To prepare the chicken, the first thing you want to do is to remove the packet of giblets and set these aside for now. Remove any excess fat and rinse the bird inside and out with cold water, then pat dry with paper towels. Season the bird inside and out with salt and pepper, or your favorite grinder seasoning (ex: Trader Joe’s “Everyday Seasoning” is my favorite). With your fingers, carefully loosen the skin on the breast, then work 2-3 slices of lemon on each side, gently working the slices as far down towards the legs as you can. You’ll want to do this gently so you don’t tear the skin. Then, place a sprig of each herb under the skin.

Some recipes call for butter under and/or over the skin, but I did not do this and this chicken came out beautifully moist and delicious. Maybe it wasn’t as shiny and pretty as it would have been with some butter, but I prefer it without the added fat and calories.

The bird is now ready to roast. This was about a 4-pound chicken and it took about an hour and 15 minutes to cook. You’ll want to cook to an internal temperature of at least 165 degrees Fahrenheit.

My mother always made giblet gravy, so of course this was a must to truly satisfy that comfort food craving. Mom would always place the giblets in a little water with some carrot, celery, onion, and herbs, and simmer gently to make a little broth. You don’t want to cook the liver in here or the resulting broth will be bitter. Save the liver for another use, if you like.

While the chicken is roasting, prepare your giblet stock, side dishes, salad, etc.. We had roasted potatoes and a light, refreshing salad of baby spring greens, heirloom tomato, kalamata olives, and a drizzle of balsamic glaze and extra virgin olive oil.

Herbed Roasted Potatoes

Baby Spring Greens Salad

After I put the chicken in the oven, I got things cleaned up and started on the side dishes. I scrubbed, rinsed, and dried the potatoes. Simply drizzle with a little olive oil, sprinkle on some fresh herbs, a little salt and pepper, and put them in the oven. These were about 1 1/2-inch diameter gold, red, and purple potatoes, and the timing was just right. They took about 1 hour to roast to perfection, so by the time I got them in the oven, they finished about the same time as the chicken.

If you want mushroom gravy, prepare your mushrooms while the chicken is roasting. I used about 5 ounces of crimini mushrooms for my gravy.

Prepare any side dishes while the chicken is cooking. We had a light, refreshing, and simple salad of baby spring greens, heirloom tomato, kalamata olives, with a drizzle of balsamic glaze and extra virgin olive oil.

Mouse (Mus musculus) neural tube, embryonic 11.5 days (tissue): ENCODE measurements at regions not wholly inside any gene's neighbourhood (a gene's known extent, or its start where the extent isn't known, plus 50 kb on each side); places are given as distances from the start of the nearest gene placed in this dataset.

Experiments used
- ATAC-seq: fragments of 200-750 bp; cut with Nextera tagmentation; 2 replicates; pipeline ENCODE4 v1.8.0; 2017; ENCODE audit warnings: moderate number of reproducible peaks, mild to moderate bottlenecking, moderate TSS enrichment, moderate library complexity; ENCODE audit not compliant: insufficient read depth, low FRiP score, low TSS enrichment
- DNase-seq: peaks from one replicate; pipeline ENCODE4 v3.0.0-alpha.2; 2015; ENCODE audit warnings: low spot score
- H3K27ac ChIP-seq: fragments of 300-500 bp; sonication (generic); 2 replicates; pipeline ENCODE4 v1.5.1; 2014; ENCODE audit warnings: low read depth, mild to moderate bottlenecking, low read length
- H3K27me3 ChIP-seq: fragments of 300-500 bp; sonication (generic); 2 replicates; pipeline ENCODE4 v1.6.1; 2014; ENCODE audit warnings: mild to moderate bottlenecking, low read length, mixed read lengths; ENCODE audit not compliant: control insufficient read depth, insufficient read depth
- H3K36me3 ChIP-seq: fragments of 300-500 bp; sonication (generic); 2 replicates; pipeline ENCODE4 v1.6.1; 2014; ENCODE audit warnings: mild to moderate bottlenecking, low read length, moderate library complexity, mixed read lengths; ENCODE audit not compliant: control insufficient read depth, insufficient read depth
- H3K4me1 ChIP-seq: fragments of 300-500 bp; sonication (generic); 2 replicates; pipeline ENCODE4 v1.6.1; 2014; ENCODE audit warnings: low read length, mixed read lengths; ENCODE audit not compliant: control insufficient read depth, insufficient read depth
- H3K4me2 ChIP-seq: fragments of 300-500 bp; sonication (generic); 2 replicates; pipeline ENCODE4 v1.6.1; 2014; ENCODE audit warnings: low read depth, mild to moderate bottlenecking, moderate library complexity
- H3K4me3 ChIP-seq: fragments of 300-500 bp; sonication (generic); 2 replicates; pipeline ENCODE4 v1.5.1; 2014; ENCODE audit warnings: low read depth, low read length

Roast the chicken to an internal temperature of 165-degrees Fahrenheit. Remove from the oven, place chicken on a large dish, cover with foil, and set aside. Check the juices in the roasting pan. Depending on your chicken, you may want to pour the pan juices into a separator and pour off excess fat. The chicken I roasted had so little fat that I did not have to do this, which made me very happy! You will want to let the roasted chicken rest for 10 minutes before cutting.

This is a good time to strain your giblet stock. Discard the vegetables and herbs, and if you desire, chop the giblets to add to the gravy.

Mushroom Gravy

To make the gravy, set the roasting pan on the stove over medium heat. If you want, you can remove and discard the carrot and celery that was in the roasting pan, but I chose to leave them in this time just to try that. Add the mushrooms and saute a few minutes to cook out some of their moisture. Sprinkle about 2 tablespoons all-purpose flour in the roasting pan and whisk to eliminate any lumps of flour. Let this cook for a bit, then whisk in your giblet stock. You will probably need to add additional liquid, so be sure to have some prepared stock available, or if you have steamed any vegetables, you can use this liquid, also. Growing up, we always had some sort of steamed (or boiled, ugh!) vegetables with roasted chicken, and my mom always used this liquid in her gravy. Continue whisking and cooking your gravy until you reach the desired consistency. If you like, add the giblet meat. Adjust seasonings with fresh herbs, salt and pepper to taste.  As you can see, my gravy had a lot of texture because I kept the roasted celery and carrot, and it wasn’t necessarily the prettiest gravy I have ever made, but it was loaded with flavor, but also very light for a gravy.

I hope you have a wonderful day! It is now time for me to get off the computer and get outside for a ride! Happy New Year!

Roasted Chicken

Heart Healthier Christmas

Monday, December 30th, 2013

This year a heart-healthier Christmas menu was in order for Mom.

Herb Marinated Pork Tenderloin with Port-Cherry Sauce
Twice-Baked Yam
Roasted Herbed Potatoes
Sautéed Baby Kale with Mushrooms
Fresh Blackberries with Light Orange Curd

Sadly, this is best photo of this meal.

Herb Marinated Pork Tenderloin

1 to 1 ½ pound pork tenderloin
1 ½ teaspoon chopped fresh rosemary
1 ½ teaspoon chopped fresh thyme
2 tablespoons extra virgin olive oil
A few grinds of fresh ground pepper
About 1/8 to ¼ teaspoon kosher salt

  1. Measure herbs, olive oil and seasonings in a large zip top bag. Stir or whisk to combine.
  2. Trim any excess fat from the pork tenderloin and place in the zip top bag. Squeeze any excess air out of the bag, seal it, and with your fingers work the marinade around the meat.
  3. Place the sealed bag in the refrigerator and allow to marinade at least a few hours or overnight.
  4. Preheat the oven to 350° Fahrenheit.
  5. Remove tenderloin from the marinade, place in a roasting pan, and roast in the preheated oven for 35 to 45 minutes until it reaches an internal temperature of 145° Fahrenheit.